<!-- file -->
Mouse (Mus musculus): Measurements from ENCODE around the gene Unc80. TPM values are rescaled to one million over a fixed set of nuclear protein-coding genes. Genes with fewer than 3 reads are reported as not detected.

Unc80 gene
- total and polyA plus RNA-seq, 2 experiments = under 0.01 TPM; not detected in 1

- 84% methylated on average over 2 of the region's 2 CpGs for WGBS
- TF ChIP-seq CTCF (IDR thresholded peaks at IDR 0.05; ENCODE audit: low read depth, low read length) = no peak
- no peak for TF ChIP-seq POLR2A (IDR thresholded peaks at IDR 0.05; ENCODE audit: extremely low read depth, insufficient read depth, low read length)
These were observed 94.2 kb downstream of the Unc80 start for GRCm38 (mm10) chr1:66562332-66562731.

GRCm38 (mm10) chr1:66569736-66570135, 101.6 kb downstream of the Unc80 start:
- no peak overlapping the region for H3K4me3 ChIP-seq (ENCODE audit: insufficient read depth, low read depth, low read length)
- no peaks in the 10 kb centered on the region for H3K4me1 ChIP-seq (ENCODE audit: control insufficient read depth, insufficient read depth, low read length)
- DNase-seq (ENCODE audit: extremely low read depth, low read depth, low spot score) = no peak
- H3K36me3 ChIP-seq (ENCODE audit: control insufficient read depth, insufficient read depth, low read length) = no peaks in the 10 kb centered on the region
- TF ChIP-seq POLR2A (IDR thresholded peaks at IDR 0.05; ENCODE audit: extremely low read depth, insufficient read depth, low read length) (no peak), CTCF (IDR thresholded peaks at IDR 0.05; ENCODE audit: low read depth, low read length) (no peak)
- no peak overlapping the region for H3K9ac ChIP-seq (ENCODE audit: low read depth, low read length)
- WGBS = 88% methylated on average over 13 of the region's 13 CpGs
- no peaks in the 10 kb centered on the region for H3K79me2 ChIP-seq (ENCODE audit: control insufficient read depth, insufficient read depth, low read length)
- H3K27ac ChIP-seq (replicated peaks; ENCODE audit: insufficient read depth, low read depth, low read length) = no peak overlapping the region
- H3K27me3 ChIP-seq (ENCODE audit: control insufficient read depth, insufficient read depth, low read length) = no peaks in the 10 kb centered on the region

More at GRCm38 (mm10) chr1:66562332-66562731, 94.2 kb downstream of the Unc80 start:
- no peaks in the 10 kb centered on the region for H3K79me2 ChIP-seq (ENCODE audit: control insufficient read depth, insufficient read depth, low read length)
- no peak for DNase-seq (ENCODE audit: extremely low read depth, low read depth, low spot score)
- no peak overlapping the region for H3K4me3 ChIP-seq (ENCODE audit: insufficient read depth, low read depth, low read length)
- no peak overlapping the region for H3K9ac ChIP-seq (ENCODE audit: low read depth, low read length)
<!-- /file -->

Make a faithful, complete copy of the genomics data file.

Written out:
Mouse (Mus musculus): Measurements from ENCODE around the gene Unc80. TPM values are rescaled to one million over a fixed set of nuclear protein-coding genes. Genes with fewer than 3 reads are reported as not detected.

Unc80 gene
- total and polyA plus RNA-seq, 2 experiments = under 0.01 TPM; not detected in 1

- 84% methylated on average over 2 of the region's 2 CpGs for WGBS
- TF ChIP-seq CTCF (IDR thresholded peaks at IDR 0.05; ENCODE audit: low read depth, low read length) = no peak
- no peak for TF ChIP-seq POLR2A (IDR thresholded peaks at IDR 0.05; ENCODE audit: extremely low read depth, insufficient read depth, low read length)
These were observed 94.2 kb downstream of the Unc80 start for GRCm38 (mm10) chr1:66562332-66562731.

GRCm38 (mm10) chr1:66569736-66570135, 101.6 kb downstream of the Unc80 start:
- no peak overlapping the region for H3K4me3 ChIP-seq (ENCODE audit: insufficient read depth, low read depth, low read length)
- no peaks in the 10 kb centered on the region for H3K4me1 ChIP-seq (ENCODE audit: control insufficient read depth, insufficient read depth, low read length)
- DNase-seq (ENCODE audit: extremely low read depth, low read depth, low spot score) = no peak
- H3K36me3 ChIP-seq (ENCODE audit: control insufficient read depth, insufficient read depth, low read length) = no peaks in the 10 kb centered on the region
- TF ChIP-seq POLR2A (IDR thresholded peaks at IDR 0.05; ENCODE audit: extremely low read depth, insufficient read depth, low read length) (no peak), CTCF (IDR thresholded peaks at IDR 0.05; ENCODE audit: low read depth, low read length) (no peak)
- no peak overlapping the region for H3K9ac ChIP-seq (ENCODE audit: low read depth, low read length)
- WGBS = 88% methylated on average over 13 of the region's 13 CpGs
- no peaks in the 10 kb centered on the region for H3K79me2 ChIP-seq (ENCODE audit: control insufficient read depth, insufficient read depth, low read length)
- H3K27ac ChIP-seq (replicated peaks; ENCODE audit: insufficient read depth, low read depth, low read length) = no peak overlapping the region
- H3K27me3 ChIP-seq (ENCODE audit: control insufficient read depth, insufficient read depth, low read length) = no peaks in the 10 kb centered on the region

More at GRCm38 (mm10) chr1:66562332-66562731, 94.2 kb downstream of the Unc80 start:
- no peaks in the 10 kb centered on the region for H3K79me2 ChIP-seq (ENCODE audit: control insufficient read depth, insufficient read depth, low read length)
- no peak for DNase-seq (ENCODE audit: extremely low read depth, low read depth, low spot score)
- no peak overlapping the region for H3K4me3 ChIP-seq (ENCODE audit: insufficient read depth, low read depth, low read length)
- no peak overlapping the region for H3K9ac ChIP-seq (ENCODE audit: low read depth, low read length)